Neophobia, a reluctance to try new foods, is common in young children. A UK study has now discovered that the trait of neophobia is mainly genetic rather than influenced by a child’s environment.
Neophobic children are known to eat fewer fruits and vegetables and follow restrictive diets. However, if neophobia continues into later childhood. it can have an adverse impact on diet and health
5390 pairs of twins (both identical and non-identical) aged 8-11 years were recruited to the study. Parents completed questionnaires about their children’s eating habits and home/school environment, including an estimate of their reluctance to try new foods. The results showed that heritability explained nearly 80% of the variation in neophobia suggesting a strong influence of genetics. Non-shared environment made up the rest. The authors expressed a hope that a greater understanding of how neophobia occurs will help identify suitable interventions for addressing it.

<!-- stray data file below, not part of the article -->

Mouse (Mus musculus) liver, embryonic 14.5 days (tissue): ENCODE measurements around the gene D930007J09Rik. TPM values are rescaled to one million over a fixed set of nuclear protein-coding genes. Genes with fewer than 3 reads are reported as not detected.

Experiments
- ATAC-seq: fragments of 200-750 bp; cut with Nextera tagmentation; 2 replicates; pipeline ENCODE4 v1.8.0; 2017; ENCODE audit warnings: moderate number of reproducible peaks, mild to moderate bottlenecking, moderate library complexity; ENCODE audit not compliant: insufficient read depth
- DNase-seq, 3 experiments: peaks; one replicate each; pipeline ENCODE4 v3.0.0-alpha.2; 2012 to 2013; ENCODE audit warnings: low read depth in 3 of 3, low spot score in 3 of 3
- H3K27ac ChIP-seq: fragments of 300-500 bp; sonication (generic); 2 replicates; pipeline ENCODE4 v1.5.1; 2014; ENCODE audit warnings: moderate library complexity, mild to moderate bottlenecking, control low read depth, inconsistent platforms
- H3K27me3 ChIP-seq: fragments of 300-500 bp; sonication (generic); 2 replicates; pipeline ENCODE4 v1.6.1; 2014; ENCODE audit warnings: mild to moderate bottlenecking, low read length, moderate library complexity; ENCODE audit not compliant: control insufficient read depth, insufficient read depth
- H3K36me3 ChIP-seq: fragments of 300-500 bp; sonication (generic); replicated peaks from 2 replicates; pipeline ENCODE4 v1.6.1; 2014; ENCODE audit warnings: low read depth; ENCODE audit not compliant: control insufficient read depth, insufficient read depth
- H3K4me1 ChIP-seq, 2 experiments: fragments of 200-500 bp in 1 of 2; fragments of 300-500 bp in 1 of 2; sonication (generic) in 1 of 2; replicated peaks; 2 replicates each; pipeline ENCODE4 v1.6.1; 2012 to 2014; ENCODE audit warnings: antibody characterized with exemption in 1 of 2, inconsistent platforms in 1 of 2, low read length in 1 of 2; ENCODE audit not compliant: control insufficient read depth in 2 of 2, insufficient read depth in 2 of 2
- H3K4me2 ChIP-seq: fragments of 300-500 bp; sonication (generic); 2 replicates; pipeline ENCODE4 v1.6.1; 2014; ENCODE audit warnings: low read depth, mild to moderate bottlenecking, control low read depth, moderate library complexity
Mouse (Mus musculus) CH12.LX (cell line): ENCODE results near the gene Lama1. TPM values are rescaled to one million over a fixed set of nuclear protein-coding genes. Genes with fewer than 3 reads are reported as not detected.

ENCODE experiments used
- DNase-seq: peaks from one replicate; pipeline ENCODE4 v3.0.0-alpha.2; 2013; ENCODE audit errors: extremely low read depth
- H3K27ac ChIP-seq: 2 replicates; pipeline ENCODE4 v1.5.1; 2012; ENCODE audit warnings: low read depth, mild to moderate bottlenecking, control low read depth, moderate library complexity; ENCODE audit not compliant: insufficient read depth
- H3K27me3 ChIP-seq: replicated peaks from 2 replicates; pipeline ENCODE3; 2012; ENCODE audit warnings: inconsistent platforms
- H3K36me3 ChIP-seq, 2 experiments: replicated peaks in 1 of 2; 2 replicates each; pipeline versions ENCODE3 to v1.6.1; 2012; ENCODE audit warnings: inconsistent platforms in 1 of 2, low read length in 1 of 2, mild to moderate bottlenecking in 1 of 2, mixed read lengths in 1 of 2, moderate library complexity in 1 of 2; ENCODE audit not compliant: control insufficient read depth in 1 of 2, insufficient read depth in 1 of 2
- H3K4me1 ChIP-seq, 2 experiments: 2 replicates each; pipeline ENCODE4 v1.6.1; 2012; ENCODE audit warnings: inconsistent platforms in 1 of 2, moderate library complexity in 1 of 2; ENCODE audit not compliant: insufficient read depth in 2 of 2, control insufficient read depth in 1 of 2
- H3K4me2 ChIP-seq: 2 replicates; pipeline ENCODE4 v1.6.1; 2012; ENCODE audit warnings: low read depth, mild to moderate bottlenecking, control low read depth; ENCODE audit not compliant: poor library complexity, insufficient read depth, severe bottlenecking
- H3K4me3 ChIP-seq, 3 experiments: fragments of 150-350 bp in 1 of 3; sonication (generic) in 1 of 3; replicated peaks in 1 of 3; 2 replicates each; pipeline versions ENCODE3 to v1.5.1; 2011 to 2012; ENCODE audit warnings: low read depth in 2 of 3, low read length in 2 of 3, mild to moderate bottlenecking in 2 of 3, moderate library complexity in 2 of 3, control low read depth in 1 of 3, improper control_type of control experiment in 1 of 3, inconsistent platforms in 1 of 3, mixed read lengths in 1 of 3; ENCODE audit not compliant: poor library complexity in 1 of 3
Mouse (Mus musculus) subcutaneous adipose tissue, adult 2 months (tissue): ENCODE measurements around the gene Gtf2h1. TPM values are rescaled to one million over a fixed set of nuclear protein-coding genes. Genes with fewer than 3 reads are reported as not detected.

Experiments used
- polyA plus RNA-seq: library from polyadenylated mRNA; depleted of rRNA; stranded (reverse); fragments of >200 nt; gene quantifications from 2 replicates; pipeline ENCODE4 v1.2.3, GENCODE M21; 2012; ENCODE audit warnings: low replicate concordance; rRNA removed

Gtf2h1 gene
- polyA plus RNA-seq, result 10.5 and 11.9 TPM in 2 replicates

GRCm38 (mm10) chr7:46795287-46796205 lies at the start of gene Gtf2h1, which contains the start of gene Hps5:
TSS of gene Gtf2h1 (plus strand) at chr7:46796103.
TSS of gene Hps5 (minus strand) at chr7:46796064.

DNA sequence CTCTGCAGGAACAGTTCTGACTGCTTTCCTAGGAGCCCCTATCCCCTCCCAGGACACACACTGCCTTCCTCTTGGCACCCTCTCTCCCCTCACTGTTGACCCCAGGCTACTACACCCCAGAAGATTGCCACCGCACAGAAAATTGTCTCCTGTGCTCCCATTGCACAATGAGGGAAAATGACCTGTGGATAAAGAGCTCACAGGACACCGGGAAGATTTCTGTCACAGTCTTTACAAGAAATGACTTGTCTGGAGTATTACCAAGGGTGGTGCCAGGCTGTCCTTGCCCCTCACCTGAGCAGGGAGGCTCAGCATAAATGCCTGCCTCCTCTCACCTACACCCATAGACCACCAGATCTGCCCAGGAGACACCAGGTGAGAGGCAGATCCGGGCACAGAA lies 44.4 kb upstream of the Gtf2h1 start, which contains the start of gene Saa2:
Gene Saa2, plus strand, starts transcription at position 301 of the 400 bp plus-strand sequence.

For more information, see
Cooke LJ et al (2007). Genetic and environmental influences on children’s food neophobia. American Journal of Clinical Nutrition, Vol 86, pp 428-433.
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